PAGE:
On Friday, the 9th US Circuit Court of Appeals ruled against California’s ban against high-capacity ammunition magazines, citing California’s gun law as a Second Amendment violation.
In a 2-1 decision, the San Francisco-based court singled out the state ban on magazines holding more than 10 rounds of ammunition as striking “At the core of the Second Amendment – the right to armed self-defense”.
In the majority statement, Judge Kenneth Lee, writing on behalf of himself and Judge Consuelo Callahan gave the reasons behind their ruling.
“Armed self-defense is a fundamental right rooted in tradition and the text of the Second Amendment,” said the majority ruling. “Even well-intentioned laws must pass constitutional muster. They passed the law in the wake of heart-wrenching and highly publicized mass shootings, but it isn’t enough to justify a law that is so sweeping that half of all magazines in America are now unlawful to own in California.
“Ammunition is typically used for lawful purposes, and are not ‘unusual arms’ that would fall outside the scope of the Second Amendment.”
Judge Barbara Lynn wrote the dissenting opinion, arguing that the ban is in place to restrict how someone uses a weapon instead of owning the weapon itself.
“The difference between using a handgun versus a rifle for self-defense, for example, is much more significant than the difference between using a magazine that holds eleven rounds versus a magazine that holds ten rounds,” Lynn wrote. “For this reason, the prohibition on LCMs (large-capacity magazines) is more analogous to a restriction on how someone exercises their Second Amendment rights, by restricting the number of bullets a person may shoot from one firearm without reloading.”
Judge Lynn also noted that Friday’s ruling went against six other appellate court rulings in the U.S., including a prior ruling by the 9th Circuit Court itself in 2015, and should have fallen to precedent.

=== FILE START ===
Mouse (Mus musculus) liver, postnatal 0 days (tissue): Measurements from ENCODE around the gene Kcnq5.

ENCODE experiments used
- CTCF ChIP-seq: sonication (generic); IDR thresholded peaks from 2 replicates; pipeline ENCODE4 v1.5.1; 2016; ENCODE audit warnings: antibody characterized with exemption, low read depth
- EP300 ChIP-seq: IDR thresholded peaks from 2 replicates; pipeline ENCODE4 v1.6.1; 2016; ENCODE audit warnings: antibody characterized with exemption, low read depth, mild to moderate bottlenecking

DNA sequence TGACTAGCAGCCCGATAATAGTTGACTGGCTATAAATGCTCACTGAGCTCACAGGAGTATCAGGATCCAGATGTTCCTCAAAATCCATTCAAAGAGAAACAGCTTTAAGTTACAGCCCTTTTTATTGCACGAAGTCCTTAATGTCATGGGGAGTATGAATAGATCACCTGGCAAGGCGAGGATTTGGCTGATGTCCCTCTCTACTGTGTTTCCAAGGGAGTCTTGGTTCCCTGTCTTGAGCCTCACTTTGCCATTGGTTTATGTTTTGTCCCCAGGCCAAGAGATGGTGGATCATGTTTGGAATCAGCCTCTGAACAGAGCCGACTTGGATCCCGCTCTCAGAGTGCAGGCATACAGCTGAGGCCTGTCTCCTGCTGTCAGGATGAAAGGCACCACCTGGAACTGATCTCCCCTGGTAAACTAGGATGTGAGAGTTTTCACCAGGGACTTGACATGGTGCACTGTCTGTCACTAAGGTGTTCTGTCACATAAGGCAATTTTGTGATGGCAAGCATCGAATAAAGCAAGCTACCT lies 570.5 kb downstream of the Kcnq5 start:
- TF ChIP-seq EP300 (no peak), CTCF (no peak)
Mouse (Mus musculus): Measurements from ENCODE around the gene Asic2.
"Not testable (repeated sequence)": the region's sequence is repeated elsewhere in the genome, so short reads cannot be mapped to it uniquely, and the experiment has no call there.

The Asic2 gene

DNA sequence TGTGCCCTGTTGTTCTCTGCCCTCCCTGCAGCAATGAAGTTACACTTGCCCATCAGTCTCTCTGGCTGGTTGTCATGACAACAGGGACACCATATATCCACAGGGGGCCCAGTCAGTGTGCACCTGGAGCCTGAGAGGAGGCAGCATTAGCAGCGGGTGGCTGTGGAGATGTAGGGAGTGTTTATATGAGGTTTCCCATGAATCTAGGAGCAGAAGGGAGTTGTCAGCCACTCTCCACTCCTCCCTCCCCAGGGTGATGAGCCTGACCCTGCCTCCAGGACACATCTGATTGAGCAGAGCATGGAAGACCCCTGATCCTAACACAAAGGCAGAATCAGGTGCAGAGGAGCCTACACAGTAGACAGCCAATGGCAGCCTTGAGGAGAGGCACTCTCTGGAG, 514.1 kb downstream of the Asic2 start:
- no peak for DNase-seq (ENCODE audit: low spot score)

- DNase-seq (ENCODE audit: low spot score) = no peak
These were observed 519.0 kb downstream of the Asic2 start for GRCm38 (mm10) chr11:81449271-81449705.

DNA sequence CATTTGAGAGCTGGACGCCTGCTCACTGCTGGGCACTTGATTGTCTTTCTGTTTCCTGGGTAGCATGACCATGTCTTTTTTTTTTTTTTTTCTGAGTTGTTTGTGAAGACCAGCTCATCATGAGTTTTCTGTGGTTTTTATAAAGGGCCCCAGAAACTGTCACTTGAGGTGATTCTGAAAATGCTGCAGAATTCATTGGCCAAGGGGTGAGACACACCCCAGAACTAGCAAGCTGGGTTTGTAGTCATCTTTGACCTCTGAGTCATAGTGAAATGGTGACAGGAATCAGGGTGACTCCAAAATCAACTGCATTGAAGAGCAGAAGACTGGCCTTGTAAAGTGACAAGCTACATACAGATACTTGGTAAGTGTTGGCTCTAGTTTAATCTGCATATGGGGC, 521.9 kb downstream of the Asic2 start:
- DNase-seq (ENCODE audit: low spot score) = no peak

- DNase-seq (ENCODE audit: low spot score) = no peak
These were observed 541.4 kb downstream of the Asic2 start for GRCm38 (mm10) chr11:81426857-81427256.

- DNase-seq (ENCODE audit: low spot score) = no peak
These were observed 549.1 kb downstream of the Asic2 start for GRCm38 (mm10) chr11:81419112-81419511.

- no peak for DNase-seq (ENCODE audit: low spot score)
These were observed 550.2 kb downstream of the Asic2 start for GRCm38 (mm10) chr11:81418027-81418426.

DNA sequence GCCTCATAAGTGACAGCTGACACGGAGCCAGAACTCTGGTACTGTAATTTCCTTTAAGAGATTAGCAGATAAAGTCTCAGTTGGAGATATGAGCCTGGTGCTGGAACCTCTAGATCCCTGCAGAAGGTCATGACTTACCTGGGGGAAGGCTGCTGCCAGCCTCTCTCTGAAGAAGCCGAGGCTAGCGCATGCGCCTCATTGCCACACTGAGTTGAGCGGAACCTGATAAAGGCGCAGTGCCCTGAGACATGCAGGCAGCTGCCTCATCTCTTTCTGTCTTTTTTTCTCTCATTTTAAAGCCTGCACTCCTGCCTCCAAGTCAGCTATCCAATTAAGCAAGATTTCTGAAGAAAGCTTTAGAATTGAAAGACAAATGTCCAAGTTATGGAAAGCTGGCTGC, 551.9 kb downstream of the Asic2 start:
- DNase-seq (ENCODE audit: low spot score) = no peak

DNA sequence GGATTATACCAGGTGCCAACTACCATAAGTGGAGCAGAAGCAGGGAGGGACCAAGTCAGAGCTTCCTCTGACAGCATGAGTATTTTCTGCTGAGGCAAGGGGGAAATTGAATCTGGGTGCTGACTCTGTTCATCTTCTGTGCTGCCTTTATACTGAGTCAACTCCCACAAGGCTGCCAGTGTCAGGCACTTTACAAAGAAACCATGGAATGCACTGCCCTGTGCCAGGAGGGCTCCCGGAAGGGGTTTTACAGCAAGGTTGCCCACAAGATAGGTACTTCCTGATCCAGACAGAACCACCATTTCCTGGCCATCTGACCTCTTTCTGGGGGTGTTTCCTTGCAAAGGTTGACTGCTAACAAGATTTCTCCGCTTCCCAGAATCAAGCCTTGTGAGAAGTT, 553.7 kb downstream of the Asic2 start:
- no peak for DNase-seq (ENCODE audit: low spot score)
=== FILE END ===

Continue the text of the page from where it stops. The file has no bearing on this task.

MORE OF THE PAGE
California’s high-capacity magazine ban had been law since 2017 following the passage of Proposition 63, but had been brought up in lesser courts, including the Duncan v. Becerra case in 2017 and a District Court ruling in 2019.
Gun control advocates derided Friday’s decision, saying that it will only raise the likelihood that firearms will be used for violence and that communities are now more at risk.
California Governor Gavin Newsom, who was one of the main forces behind Prop 63 in 2016 while serving as Lieutenant Governor under then Governor Jerry Brown, defended the magazine law on Friday.
“I think it was sound, I think it was right, and the overwhelming majority of Californians agreed when they supported a ballot initiative that we put forth,” said Governor Newsom.
State Attorney General Xavier Becerra, another major supporter on the magazine ban, also reacted negatively to court’s decision.
“The Attorney General remains committed to using every tool possible to defend California’s gun safety laws and keep our communities safe,” stated his office after the ruling on Friday. “He is currently reviewing the decision with the goal of protecting public safety.”
At the same time, pro-gun advocates celebrated one of the largest Second Amendment victories in California in recent years.
“You wouldn’t think California of all places would get rid of limits,” expressed firearm safety instructor and second amendment advocate ‘Bud’ Boone in a Globe interview. “But here we are, allowed to have large-capacity magazines again very, very soon.
“Lower capacity magazines, like the 10 and unders we’re stuck with now, really do limit you out there, and there’s all sorts of issues that come with them. Now we’re back to where we were 5 years ago, making hunting, range time, and many other legal activities easier, safer, and better.
I don’t know if this will last, because they always appeal things like this, but for now we have it.”
California Rifle & Pistol Association (CRPA) President Chuck Michel also noted the victory.
“This is a huge win specifically for the right to possess these valuable self-defense tools,” said Michel. “But more generally, this case may present the Supreme Court with an opportunity to set things straight on the underlying issue of what the standard of review test should be when considering any Second Amendment challenge.”
Michel also noted that the decision would likely be overturned.
High-capacity magazines cannot be bought immediately in the state due to a stay being issued in lower courts, but it may be removed soon if the ruling remains unchallenged.
Attorney General Becerra has not yet given an indication if he will appeal, but most legal and firearm experts have said that it is likely. Becerra will be limited to who he can appeal to, either a larger 11 judge appellate panel or the U.S. Supreme Court itself.
A decision by the California Attorney General is expected soon.